Bowles knows something about people and it shows. This is one of the great successes of the novel. The characters are almost all given depth and roundness. Their interactions are usually full of meaning, motives, and schemes, sometimes explicitly so, but as often the reader is made aware through Bowles skillful writing. While Bowles is adept at explicit description, he also can convey essential characteristics of person without explicit description. Subtle cues tip the reader off. Bowles generally succeeds with his characterizations.

He also manages to keep the story interesting, so the reader is never left languishing for too long, waiting for something to happen. The novel is not particularly fast paced, but there is a building psychological thrill.

I am less sure that Bowles succeeded in his philosophical aims. He certainly addresses some central questions of meaning and man’s place in the universe. I think he does this best in the context of individual character:

[Port] felt a sudden shudder of self pity that was almost pleasurable, it was such a complete expression of his mood. It was a physical shudder; he was alone, abandoned, lost, hopeless, cold. Cold especially – a deep interior cold nothing could change. Although it was the basis of his unhappiness, this glacial deadness, he would cling to it always, because it was also the core of his being; he had built the being around it.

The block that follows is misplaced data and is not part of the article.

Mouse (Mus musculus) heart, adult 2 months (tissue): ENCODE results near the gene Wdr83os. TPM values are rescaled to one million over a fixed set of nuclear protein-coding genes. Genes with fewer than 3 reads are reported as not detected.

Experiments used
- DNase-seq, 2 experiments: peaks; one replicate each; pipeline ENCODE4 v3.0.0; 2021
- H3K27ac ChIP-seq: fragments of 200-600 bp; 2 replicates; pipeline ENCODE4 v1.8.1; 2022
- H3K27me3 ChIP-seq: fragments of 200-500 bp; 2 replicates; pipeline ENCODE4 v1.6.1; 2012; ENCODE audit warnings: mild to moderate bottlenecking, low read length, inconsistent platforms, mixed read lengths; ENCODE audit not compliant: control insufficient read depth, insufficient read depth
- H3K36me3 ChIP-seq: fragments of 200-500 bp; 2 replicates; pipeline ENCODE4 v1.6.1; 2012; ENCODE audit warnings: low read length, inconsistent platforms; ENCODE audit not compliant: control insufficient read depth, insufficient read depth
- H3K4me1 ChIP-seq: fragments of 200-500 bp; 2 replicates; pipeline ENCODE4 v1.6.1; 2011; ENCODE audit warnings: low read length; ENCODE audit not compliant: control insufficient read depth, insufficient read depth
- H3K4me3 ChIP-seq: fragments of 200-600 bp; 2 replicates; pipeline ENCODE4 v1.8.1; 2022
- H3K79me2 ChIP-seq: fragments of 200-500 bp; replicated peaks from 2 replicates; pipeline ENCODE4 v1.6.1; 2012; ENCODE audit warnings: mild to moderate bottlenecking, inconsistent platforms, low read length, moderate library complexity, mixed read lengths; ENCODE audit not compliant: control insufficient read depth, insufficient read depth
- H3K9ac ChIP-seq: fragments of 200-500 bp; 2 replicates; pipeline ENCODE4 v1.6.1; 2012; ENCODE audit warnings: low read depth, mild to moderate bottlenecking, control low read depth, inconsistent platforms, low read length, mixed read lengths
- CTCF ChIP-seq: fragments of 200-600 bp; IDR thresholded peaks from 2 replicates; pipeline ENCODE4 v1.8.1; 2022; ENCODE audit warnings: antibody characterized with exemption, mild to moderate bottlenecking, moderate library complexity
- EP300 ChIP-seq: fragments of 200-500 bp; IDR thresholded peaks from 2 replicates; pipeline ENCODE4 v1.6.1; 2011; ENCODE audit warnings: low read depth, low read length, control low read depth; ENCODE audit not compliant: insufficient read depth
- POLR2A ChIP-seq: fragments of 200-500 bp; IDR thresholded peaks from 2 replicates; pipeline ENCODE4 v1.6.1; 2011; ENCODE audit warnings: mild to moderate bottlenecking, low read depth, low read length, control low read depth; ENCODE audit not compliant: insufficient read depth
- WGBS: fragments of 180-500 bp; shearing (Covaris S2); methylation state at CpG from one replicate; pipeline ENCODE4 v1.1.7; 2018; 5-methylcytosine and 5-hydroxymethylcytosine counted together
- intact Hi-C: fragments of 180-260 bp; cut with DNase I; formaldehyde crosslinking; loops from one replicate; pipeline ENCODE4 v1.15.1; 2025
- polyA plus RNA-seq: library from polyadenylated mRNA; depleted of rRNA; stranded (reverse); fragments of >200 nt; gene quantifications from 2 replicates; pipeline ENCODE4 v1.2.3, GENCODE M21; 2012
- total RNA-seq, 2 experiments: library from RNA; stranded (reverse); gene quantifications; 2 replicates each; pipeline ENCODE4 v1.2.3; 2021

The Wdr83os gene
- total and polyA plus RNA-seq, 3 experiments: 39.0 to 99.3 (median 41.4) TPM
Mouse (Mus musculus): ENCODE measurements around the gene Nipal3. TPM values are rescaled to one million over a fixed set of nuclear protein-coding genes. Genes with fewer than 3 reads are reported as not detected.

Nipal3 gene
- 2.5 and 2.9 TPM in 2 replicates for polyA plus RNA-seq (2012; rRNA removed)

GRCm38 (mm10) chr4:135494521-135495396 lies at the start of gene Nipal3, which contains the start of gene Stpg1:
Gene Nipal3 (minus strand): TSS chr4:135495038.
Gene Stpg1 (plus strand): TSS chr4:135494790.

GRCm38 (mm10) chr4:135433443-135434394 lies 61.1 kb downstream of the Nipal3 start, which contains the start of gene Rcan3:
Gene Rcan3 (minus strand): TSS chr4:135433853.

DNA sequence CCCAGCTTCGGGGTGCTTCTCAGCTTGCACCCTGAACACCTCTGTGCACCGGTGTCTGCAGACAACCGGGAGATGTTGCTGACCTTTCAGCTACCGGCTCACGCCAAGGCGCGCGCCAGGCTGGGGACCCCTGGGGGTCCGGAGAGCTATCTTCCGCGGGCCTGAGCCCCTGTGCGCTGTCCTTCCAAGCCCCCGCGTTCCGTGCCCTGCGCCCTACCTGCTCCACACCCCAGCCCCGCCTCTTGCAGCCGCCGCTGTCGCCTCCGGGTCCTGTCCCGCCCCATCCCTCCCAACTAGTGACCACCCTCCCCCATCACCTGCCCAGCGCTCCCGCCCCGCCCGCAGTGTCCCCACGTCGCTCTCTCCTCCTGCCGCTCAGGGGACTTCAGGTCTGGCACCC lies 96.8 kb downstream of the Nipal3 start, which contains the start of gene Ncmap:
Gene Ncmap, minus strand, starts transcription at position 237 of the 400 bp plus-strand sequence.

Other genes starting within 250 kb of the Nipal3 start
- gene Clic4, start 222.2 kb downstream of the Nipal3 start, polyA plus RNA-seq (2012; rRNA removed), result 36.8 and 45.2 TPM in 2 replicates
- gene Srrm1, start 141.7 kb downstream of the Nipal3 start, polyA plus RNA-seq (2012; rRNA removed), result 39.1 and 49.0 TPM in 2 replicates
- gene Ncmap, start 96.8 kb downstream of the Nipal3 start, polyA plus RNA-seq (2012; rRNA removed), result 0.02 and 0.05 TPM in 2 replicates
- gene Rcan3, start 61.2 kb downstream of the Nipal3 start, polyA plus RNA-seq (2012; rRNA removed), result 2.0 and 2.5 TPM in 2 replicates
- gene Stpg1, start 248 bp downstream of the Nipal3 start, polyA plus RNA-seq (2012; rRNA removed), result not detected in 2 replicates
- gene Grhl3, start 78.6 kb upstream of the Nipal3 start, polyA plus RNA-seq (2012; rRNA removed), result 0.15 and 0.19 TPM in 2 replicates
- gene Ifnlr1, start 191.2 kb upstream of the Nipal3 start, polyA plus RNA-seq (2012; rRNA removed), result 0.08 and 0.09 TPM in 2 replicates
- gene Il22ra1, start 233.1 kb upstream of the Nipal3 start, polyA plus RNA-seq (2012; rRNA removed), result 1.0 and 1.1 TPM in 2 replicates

And there are some gems, such as this:

But there was never any knowing or any certitude; the time to come always had more than one possible direction. One could not even give up hope. The wind would blow, the sand would settle, and in some as yet unforeseen manner time would bring about a change which could only be terrifying, since it would not be a continuation of the present.

or this:

Illness reduces man to his basic state: a cloaca in which the chemical processes continue. The meaningless hegemony of the involuntary.

Bowles certainly was trying to make a statement with some depth and, in many ways, he succeeded. However, I am not entirely satisfied with the novel. I am finding it hard to describe my dissatisfactions without reference to spoilers. My own opinion is that Bowles loses some control over character. His usually excellent insights are lost in service to his plot, I think.

ShelteringSkyI think Bowles’ philosophical axe, as the three preceding quotes suggest, is the essential coldness and isolation of humans, and the razor’s edge that separates the human as intelligent and active agent from “the meaningless hegemony of the involuntary”.